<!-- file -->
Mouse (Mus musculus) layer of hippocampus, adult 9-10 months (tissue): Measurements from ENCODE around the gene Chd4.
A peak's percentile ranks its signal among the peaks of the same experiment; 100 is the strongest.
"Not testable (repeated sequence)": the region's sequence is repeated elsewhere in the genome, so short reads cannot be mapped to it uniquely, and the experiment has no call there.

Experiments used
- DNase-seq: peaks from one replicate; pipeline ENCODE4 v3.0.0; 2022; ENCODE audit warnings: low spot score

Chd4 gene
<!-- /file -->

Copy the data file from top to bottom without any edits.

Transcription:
Mouse (Mus musculus) layer of hippocampus, adult 9-10 months (tissue): Measurements from ENCODE around the gene Chd4.
A peak's percentile ranks its signal among the peaks of the same experiment; 100 is the strongest.
"Not testable (repeated sequence)": the region's sequence is repeated elsewhere in the genome, so short reads cannot be mapped to it uniquely, and the experiment has no call there.

Experiments used
- DNase-seq: peaks from one replicate; pipeline ENCODE4 v3.0.0; 2022; ENCODE audit warnings: low spot score

Chd4 gene